These signs made you feel discomfort. They are tangible objects that forced you to revisit your past, to confront your present, and to recognize here and now the underlying social structures that are directly responsible for your pain and suffering. This project makes forceful what has been easy for you to ignore.
People expressed to me that they feared for their lives on Wednesday. That the signs negatively affected the rest of their day, and will probably affect the rest of their semester, or even their entire life. The question that I pose is why did it take these paper on cardboard signs to elicit such strong reactions? Do non-white people not already fear for their lives every day? Along with and beyond the fact that they stirred racial trauma, if they aren’t already an underlying issue, why has there been such a strong a reaction? If they weren’t needed, and if they are irrelevant, then, why are so many people upset? As it has been firmly expressed, this is our lives. For that very reason, I ask do we not need to attack social structures responsible for the burdens on our lives, and expose what it means to be non-white in the US? Are we not complicit in our own oppression when we turn away from our shared pain? My art is not silent, it does not spare our feelings, and it does not spare the feelings of the privileged. These signs are the reality of our lives, and I need our lives to change.
I did not ask for permission. My practice does not need permission to speak honestly, because structural racism is in fact my life, your life, and it is our lives that are at stake. If I had asked for permission, and it had been denied, then I believe, people would have been outraged at the fact of not allowing me to speak about racism. This art is not made for the gallery. The art gallery is already ingrained in present and historical structures of institutional racism; otherwise it would have stunted, if not completely eliminated the productive conversations we should have at this moment. My art practice will never ask for, nor will it ever need institutional authority to regulate my voice. Should my art be censored? Should it be censored because it is too honest or too painful for some people? My practice does not need permission when our lives are at stake, and I will not ask for permission to help change your life.
My work gives agency to my trauma, and I ask that you do the same. I question, should you not take your rage, your pain, and your hurt and convert it into agency? For all the energy being used to eliminate me, can it be used instead to hold accountable the actual system of oppression?
Furthermore, are the white people who stayed unaffected by this art project responsible for complying with a system that causes injustice, pain, and anguish for non-white people? Are they not implicated when they allowed these signs to stay up, in the same manner that they continue to allow and comply with our racist system that benefits white skin. An individual does not have to be an active aggressor to be partially responsible for the system that unjustly empowers one and oppresses another - all they need to be is silent. These signs, which made plain and tangible the dynamics of our society, gave passive people in power the chance to individually take steps towards equality, and away from privilege.
In the history of art, there have been many art pieces and interventions that have addressed this pain. Francis Bacon famously stated, art for him meant “to remake the violence of reality itself.” This is what his art was, and this is what my art is. Kara Walker’s Subtlety hurt us, but that hurt was necessary to call us to action. Adrian Piper’s Calling Cards hurt us, but once again that hurt was necessary to generate more discussion. I will not allow our society to continue to beat us to death and claim that we condone it, due to our silence. I will be vocal, we will be vocal, and I will not allow the weight of our trauma to stunt our voices. We will use our trauma, we will remake our reality.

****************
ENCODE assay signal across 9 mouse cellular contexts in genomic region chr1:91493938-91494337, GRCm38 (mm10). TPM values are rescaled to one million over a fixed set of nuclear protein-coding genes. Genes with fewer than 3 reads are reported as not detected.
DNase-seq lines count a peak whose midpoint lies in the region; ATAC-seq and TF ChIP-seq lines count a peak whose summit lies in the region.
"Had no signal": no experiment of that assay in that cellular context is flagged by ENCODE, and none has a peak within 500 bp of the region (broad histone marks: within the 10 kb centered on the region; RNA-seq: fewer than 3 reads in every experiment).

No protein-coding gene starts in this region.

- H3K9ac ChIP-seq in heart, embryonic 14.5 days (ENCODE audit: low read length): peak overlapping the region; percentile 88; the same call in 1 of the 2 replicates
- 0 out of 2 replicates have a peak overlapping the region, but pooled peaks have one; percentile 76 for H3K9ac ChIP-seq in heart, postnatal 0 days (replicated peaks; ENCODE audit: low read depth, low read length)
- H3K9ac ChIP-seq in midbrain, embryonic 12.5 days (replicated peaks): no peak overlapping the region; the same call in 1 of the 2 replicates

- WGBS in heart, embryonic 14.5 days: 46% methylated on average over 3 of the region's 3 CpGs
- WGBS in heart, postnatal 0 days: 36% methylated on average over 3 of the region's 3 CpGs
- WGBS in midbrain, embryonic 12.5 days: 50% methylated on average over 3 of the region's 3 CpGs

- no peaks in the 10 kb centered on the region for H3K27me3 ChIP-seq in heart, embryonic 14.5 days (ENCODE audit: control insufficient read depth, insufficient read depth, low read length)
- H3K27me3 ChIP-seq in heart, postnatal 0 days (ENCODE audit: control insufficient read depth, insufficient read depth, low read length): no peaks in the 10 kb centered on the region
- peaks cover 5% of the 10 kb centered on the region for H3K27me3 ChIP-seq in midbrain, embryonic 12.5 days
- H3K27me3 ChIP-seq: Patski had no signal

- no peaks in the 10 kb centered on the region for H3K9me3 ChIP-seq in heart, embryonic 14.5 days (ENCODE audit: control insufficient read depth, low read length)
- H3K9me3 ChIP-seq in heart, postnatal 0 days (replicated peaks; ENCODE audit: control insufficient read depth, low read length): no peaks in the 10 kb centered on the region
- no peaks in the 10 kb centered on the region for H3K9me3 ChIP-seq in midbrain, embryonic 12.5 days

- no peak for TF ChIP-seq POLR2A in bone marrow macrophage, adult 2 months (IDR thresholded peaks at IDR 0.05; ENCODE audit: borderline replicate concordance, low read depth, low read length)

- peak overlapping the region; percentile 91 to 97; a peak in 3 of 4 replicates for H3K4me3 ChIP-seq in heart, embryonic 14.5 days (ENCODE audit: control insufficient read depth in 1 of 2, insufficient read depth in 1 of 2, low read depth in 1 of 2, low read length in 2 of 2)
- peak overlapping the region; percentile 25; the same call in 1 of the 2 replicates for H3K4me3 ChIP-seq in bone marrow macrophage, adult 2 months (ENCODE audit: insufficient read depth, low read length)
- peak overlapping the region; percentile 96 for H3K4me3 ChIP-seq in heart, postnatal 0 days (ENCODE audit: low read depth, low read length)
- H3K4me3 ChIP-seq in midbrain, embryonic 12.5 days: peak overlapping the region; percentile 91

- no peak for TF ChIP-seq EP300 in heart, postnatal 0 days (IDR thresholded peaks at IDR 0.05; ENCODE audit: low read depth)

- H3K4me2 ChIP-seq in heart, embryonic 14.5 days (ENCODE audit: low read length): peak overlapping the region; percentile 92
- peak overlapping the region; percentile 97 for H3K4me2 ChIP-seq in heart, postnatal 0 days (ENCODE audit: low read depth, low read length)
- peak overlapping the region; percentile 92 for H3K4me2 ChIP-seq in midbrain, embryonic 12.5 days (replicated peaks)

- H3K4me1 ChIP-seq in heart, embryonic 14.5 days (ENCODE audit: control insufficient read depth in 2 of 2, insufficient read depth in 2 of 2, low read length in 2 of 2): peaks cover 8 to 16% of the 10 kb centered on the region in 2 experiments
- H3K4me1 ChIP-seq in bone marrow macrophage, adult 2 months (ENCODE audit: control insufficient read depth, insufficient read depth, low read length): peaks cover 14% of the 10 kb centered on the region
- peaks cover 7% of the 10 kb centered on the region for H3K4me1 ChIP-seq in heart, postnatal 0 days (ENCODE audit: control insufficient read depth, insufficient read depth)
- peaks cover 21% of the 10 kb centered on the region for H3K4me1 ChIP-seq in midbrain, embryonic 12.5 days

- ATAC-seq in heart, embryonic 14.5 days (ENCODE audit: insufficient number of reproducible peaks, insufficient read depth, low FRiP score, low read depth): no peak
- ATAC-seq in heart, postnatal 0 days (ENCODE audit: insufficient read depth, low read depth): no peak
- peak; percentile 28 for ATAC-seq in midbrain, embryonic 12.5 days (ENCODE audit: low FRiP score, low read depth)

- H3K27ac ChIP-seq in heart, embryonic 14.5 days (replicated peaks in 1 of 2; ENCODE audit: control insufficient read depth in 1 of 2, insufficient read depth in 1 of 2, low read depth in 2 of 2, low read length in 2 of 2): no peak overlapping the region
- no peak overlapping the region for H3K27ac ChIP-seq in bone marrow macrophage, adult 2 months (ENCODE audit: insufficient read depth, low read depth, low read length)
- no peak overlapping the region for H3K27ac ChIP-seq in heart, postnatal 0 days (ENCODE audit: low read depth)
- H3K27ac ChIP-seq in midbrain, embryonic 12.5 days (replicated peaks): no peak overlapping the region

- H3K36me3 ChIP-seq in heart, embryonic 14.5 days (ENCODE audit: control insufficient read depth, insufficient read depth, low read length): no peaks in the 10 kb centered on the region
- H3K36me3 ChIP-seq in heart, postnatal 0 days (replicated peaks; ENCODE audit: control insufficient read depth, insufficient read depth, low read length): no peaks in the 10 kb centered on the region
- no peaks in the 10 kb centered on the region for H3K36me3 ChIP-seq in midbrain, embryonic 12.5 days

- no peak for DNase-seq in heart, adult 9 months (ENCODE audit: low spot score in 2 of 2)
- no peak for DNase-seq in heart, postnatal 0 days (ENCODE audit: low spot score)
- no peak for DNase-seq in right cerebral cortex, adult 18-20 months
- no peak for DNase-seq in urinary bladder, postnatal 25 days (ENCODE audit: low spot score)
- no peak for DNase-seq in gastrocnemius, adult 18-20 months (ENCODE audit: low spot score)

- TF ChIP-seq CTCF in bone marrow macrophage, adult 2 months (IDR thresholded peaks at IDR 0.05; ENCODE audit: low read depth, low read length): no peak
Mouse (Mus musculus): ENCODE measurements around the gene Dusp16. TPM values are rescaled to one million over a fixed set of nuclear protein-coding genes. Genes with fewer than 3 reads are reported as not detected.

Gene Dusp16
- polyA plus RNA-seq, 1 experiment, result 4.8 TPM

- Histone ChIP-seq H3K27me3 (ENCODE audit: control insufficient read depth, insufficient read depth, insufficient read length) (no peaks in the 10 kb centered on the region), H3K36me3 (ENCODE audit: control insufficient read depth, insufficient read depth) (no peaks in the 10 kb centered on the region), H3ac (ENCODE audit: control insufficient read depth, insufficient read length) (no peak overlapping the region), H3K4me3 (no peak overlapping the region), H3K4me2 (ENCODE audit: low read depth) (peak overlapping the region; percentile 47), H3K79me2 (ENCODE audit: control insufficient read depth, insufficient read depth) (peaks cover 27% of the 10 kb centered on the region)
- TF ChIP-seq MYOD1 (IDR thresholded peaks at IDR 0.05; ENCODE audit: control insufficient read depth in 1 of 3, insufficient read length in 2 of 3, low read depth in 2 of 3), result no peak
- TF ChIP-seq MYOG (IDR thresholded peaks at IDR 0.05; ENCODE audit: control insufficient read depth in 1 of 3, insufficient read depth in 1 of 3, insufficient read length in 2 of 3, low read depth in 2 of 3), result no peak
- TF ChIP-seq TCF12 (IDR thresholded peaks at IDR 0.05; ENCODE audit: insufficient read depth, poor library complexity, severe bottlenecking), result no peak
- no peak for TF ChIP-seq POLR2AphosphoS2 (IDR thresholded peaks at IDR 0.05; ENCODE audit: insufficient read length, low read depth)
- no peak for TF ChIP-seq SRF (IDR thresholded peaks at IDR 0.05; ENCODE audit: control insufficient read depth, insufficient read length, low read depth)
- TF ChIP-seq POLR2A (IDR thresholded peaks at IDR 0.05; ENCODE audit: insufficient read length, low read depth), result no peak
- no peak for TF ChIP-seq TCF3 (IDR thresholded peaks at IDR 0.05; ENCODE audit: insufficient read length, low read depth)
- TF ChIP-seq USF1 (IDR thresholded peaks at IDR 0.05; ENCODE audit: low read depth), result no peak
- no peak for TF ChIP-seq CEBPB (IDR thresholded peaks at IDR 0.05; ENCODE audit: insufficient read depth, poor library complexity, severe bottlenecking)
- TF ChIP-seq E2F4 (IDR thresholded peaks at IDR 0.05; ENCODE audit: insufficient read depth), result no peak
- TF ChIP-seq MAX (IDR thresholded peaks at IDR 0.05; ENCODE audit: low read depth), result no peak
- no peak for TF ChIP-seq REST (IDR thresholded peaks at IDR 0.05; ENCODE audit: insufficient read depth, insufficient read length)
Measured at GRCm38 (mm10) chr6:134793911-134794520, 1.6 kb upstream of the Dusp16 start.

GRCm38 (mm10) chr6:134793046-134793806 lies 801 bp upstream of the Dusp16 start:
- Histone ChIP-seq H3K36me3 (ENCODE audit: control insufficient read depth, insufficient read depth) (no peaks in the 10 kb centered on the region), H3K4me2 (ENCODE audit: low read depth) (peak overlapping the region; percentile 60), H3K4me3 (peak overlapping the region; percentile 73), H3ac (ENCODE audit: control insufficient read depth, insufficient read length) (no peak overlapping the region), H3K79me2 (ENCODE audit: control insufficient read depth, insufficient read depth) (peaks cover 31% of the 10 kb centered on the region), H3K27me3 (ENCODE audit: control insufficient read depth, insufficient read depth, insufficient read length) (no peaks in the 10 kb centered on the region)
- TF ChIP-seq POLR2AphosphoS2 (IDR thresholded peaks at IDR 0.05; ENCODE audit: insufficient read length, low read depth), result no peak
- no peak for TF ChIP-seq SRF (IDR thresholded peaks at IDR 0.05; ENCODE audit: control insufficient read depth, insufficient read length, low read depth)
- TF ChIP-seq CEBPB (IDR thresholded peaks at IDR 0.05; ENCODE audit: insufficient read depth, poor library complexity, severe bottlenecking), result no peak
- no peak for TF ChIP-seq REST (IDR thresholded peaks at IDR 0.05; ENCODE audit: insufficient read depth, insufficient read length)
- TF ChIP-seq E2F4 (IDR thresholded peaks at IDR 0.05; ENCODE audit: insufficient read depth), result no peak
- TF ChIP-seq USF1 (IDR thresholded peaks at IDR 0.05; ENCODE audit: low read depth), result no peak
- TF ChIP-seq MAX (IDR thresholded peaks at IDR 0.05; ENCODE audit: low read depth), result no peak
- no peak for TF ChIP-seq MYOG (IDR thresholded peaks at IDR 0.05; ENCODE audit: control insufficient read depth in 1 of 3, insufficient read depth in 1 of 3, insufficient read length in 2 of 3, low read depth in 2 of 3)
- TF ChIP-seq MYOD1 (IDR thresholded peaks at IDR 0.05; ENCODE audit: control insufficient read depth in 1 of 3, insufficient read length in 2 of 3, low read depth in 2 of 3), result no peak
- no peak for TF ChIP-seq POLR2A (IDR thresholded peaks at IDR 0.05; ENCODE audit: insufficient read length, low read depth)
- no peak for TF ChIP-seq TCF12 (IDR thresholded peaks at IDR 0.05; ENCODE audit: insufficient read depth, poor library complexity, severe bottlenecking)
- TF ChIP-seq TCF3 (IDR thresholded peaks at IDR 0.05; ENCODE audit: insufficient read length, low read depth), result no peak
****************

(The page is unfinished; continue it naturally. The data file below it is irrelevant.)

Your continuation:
My practice wants to call you to action and force you to make a choice. I ask, why have these signs caused more outrage than the fact that over 800 people have been unjustly murdered by the police since the death of Michael Brown? Why does it take signs, and not the public and unlawful police gang rape of Charnesia Corley to cause one of, if not the biggest turn out of the BSU ever? Why does it take these signs for students of different non-white organizations to finally and passionately verbalize a need for non-white solidarity?
Art is not an object. It isn’t only a painting or sculpture, and it does not only belong in a gallery. Art finds a way to say what could not be said before. It has the agency to say what would not have been said before. I am an artist, this is my practice, and this is how I speak. This art project is what it took to force people to have a conversation that should have already taken place at this magnitude. Take for example the testimonies invoked and expressed in that BSU meeting alone. University at Buffalo is one of the most diverse schools in the country, ironically situated in one of its most segregated and racist cities. We are the intellectuals that can transform our frustrations into constructive social actions. We, university students, have always been the ones to confront social issues. I refuse to believe that the student body will rest on the fact that it was hurt, and end the discussion there. University at Buffalo has a rich history of critical social engagement. However, my art project in no way was meant to reflect the opinions of our university. Instead, it was meant to critique the issues that we as an intellectual community have fallen short of addressing.
I understand my art project has exhumed our shared pain. However, our society cannot heal or change until non-white people are able to confront and gain agency through our burdens, and white people are able to confront and become accountable for their privilege. It is a delusion to believe that we can change society without first changing ourselves. From the response to this art project, my practice and goals are affirmed, and I stand steadfast in knowing that the change direly needs to occur.